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Simpson Street BIA dissolved

Council votes to disband Simpson Street BIA after years of diminishing interest from business owners.
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Simpson BIA
(tbnewswatch file photograph)

THUNDER BAY – The Simpson Street BIA is officially out of business.

Thunder Bay city council on Monday night voted to dissolve the south side business improvement area after years of evaporating interest from the neighbourhood’s business owners.

The city stopped collecting levies in 2016 from the BIA’s businesses after it became apparent it had no active board participation and could not meet the six-member requirement.

Deputy city clerk Krista Power told council there was no stated interest from the businesses in the area to continue.

“We did most certainly do a very thorough contact and communication not only with the active members of the BIA but also letters were sent to every member of the BIA back in 2016 trying to see whether or not we could revive the BIA,” Power said.

“We asked at that time for property owners to advise whether or not they were willing to continue or willing to come forward and be an active part of the BIA. We received one response and that was no, they were not.”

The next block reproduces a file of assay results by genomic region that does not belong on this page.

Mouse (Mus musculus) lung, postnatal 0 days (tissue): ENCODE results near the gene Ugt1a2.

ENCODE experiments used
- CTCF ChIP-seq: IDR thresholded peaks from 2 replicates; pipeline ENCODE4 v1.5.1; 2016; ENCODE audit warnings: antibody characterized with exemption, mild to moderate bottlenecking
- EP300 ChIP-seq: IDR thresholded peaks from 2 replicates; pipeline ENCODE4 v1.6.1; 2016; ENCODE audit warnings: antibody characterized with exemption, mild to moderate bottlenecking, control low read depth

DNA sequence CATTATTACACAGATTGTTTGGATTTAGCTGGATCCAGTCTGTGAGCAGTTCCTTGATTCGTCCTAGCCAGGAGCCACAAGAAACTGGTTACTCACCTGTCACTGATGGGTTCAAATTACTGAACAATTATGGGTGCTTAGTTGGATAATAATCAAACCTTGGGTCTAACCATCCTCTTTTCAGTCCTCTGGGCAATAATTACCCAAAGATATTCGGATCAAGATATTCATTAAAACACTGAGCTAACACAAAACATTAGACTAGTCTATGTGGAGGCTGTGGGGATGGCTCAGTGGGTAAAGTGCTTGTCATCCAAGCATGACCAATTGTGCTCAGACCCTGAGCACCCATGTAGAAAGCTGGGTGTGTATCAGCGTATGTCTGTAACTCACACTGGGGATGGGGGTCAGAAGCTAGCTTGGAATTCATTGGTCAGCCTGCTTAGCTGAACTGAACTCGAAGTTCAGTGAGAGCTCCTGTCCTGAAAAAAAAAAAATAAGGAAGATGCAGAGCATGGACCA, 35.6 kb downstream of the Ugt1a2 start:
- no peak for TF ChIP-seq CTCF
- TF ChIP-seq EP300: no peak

Coun. Rebecca Johnson asked whether there was potential to merge the city’s two south side business improvement areas.

“There was some discussion two, three, four years ago regarding looking at amalgamating the two areas – Victoria Avenue BIA as well as the Simpson Street. Nothing has ever come out of that?” Johnson asked.

Power replied it would be difficult to amalgamate when the Simpson Street BIA didn’t have a functional board.

Business improvement areas are a collection of business people and commercial property owners within a geographic boundary who join to enhance economic development and pursue physical improvements within the area. They collect a levy from individual members and partner with the city to receive municipal funding.

Without a formal BIA businesses won’t be able to receive funding for initiatives like a façade program that is operated in other areas, Power said.

“This report provides for essential services that we have worked with administration to determine what would need to continue,” Power said.

“But no further improvements would take place until at some point whether or not a new BIA was formed or there was an opportunity for other BIAs to then incorporate this amount of property owners and those folks become part of another BIA. There would be no further improvements, there would be no further levy.”

Those essential services are annual maintenance of tree grates, maintenance of planters, lighting the tunnel walkway connecting McTavish Street to Simpson Street, the Eye on the Street program and landscaping at Charry’s Corner Parkette.